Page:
(NaturalNews) It's bad enough that traffic cameras, satellites and the National Security Agency tracks and records virtually everything you do and everywhere you go. Now the nation's major automobile makers are doing the same thing.
According to a report in The Detroit News, the tracking isn't something that buyers were aware of (I'm assuming that's because "tracking" wasn't offered as an option but instead was, obviously, standard equipment):
A government report finds that major automakers are keeping information about where drivers have been - collected from onboard navigation systems - for varying lengths of time. Owners of those cars can't demand that the information be destroyed. And, says the U.S. senator requesting the investigation, that raises questions about driver privacy.
The Government Accountability Office in a report released Monday found major automakers have differing policies about how much data they collect and how long they keep it.
'If companies retained data...'
Okay, it all might seem harmless enough; the report says automakers collect location data so they can provide drivers with real-time traffic data, to help guide them to a restaurant or gas station, to provide roadside emergency service if needed or to track the vehicle if it is stolen.
However, the GAO found that, "If companies retained data, they did not allow consumers to request that their data be deleted, which is a recommended practice."
The government watchdog agency looked at the tracking practices of the Big Three U.S. automakers - GM, Ford and Chrysler (though Chrysler is now owned by an Italian company) - as well as Toyota, Honda and Nissan. In addition, the GAO looked at navigation systems makers like Garmin and TomTom, as well as software app developers Google Maps and Telenav:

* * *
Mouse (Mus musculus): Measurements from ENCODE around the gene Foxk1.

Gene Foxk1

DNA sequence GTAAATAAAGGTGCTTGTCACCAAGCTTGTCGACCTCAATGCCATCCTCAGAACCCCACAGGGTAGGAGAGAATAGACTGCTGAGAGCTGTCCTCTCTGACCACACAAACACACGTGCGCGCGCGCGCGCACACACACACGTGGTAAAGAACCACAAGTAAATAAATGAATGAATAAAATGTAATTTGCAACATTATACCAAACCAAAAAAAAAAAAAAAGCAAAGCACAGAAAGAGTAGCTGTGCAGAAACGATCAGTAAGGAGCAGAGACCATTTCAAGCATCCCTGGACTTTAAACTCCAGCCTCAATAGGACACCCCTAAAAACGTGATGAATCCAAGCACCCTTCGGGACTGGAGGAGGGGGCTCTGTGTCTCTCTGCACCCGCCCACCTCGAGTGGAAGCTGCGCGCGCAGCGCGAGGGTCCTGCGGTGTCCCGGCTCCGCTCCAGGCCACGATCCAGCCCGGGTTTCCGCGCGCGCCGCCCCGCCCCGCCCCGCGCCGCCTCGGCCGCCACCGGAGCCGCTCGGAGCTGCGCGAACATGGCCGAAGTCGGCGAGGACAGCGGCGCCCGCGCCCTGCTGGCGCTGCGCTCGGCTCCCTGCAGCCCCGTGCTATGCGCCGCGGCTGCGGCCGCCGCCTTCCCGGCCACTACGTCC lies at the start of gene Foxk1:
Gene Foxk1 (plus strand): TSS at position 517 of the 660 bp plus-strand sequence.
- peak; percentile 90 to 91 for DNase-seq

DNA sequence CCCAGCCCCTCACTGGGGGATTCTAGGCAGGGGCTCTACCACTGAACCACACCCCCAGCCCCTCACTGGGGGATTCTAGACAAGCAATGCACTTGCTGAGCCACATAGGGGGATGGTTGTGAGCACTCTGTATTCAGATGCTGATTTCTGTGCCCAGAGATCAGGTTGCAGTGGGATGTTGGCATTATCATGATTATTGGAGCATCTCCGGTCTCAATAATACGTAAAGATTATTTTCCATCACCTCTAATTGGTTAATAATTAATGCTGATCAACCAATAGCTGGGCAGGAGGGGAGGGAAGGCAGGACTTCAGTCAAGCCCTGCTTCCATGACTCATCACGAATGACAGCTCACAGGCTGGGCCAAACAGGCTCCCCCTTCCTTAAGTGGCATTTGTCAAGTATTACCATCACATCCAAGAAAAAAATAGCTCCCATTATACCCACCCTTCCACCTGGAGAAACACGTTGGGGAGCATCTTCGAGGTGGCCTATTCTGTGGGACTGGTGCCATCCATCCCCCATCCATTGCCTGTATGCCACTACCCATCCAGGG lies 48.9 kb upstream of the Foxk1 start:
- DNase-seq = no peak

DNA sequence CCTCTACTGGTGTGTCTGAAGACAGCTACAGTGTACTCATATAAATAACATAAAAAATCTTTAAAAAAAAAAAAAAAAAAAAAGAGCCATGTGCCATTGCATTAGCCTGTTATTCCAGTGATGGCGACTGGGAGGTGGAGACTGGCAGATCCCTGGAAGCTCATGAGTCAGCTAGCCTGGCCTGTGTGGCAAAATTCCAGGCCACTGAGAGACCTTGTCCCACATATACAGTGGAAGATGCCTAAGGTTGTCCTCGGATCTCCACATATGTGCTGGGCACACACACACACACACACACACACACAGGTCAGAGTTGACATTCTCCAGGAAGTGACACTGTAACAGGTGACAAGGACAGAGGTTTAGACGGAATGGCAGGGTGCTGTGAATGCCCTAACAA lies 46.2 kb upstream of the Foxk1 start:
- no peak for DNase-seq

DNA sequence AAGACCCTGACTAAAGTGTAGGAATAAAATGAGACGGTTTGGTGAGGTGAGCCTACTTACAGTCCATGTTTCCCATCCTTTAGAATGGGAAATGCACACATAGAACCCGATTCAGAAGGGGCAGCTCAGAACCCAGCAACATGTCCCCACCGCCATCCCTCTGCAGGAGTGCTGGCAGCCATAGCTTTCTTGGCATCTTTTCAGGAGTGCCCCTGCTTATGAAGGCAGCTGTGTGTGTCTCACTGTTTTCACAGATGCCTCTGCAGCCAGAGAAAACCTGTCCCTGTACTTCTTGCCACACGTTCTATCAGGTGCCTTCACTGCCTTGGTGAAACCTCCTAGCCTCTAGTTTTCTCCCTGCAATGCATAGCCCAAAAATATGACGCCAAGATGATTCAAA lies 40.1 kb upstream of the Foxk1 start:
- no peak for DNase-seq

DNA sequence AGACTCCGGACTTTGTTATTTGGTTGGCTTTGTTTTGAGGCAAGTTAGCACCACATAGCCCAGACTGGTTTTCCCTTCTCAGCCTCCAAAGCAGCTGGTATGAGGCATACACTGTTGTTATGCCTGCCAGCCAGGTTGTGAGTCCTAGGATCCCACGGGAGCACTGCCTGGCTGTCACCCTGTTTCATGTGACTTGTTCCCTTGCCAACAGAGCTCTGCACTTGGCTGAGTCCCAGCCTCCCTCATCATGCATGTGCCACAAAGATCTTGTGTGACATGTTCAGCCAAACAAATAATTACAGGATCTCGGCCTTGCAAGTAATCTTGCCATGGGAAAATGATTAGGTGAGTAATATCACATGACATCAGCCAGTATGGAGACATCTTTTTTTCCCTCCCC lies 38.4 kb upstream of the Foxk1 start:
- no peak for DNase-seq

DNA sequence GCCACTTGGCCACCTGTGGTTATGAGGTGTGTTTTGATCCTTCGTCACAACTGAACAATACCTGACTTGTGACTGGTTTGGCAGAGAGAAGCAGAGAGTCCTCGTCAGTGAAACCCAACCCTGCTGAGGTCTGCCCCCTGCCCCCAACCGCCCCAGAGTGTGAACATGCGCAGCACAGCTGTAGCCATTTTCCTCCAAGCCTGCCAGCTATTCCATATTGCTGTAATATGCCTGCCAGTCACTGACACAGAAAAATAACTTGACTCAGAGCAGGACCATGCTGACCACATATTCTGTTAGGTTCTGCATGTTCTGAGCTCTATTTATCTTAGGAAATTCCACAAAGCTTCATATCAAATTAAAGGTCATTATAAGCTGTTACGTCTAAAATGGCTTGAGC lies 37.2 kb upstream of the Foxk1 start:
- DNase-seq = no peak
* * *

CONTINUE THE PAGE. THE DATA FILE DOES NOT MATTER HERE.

The report, which didn't identify the specific policies of individual companies, found automakers had taken steps to protect privacy and were not selling personal data of owners, but said drivers are not aware of all risks.
Sure - and you can keep your doctor too.
The GAO says privacy advocates are concerned that location data will ultimately be utilized to market to individuals and essentially "track where consumers are, which can in turn be used to steal their identity, stalk them or monitor them without their knowledge. In addition, location data can be used to infer other sensitive information about individuals such as their religious affiliation or political activities."
After all, consumers are tracked online constantly, and their shopping habits have been tracked by marketers; why wouldn't car companies see the profitability of tracking information on customers that they could sell to markets, providing an additional revenue stream?
Legislation is not keeping up with technology - but the Constitution is clear
The GOP investigation was requested by Sen. Al Franken, D-Minn., who chairs one of the Senate's judiciary committees (privacy). He says more needs to be done to ensure that constitutional privacy protections are being honored for in-car navigation systems and mapping applications. And he says he will introduce legislation to ensure location privacy in the coming year.
"Modern technology now allows drivers to get turn-by-turn directions in a matter of seconds, but our privacy laws haven't kept pace with these enormous advances," Franken said in a statement. "Companies providing in-car location services are taking their customers' privacy seriously - but this report shows that Minnesotans and people across the country need much more information about how the data are being collected, what they're being used for, and how they're being shared with third parties."
Automakers, for their part, said they were committed to customers' privacy.
"Details of the industry's strict privacy policies are traditionally included in our sales and service agreements," spokeswoman Gloria Bergquist said. "That way, we ensure our customers have the opportunity to familiarize themselves with these strict privacy policies."
You know, somewhere in that 500-page automobile purchase packet you get when you buy your car, or the novel-sized owner's manual that comes with your vehicle.